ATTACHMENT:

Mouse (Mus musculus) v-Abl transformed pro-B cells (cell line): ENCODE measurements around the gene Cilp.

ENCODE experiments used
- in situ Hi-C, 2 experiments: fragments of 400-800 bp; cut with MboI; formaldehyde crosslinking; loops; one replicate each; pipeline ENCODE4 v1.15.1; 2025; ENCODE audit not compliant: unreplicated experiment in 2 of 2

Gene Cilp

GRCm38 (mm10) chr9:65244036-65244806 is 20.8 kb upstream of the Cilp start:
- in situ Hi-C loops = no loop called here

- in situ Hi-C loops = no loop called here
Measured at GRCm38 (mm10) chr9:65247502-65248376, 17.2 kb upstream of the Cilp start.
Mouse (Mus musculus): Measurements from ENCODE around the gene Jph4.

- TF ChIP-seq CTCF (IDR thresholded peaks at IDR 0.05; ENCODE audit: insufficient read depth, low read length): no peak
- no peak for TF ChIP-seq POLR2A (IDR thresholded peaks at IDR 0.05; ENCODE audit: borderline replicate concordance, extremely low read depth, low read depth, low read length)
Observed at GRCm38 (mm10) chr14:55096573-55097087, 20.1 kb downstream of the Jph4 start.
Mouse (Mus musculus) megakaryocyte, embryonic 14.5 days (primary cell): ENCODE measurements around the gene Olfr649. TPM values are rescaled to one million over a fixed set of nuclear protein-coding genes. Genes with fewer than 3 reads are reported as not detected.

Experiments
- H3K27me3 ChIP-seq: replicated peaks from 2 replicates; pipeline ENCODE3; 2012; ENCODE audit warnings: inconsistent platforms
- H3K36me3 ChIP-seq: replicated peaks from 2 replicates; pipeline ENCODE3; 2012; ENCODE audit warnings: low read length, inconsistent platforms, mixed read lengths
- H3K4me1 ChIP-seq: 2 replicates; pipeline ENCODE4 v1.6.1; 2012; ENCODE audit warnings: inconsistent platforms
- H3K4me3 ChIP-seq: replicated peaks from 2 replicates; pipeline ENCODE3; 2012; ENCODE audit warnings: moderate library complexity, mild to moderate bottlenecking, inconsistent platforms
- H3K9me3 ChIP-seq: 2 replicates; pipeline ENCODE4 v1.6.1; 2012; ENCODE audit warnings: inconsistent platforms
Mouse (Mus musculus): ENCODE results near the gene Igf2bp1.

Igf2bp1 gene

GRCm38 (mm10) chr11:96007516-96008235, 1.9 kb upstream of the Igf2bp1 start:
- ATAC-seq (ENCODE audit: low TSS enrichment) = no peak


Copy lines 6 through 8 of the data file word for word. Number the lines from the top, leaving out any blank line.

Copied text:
- in situ Hi-C loops = no loop called here

- in situ Hi-C loops = no loop called here
Measured at GRCm38 (mm10) chr9:65247502-65248376, 17.2 kb upstream of the Cilp start.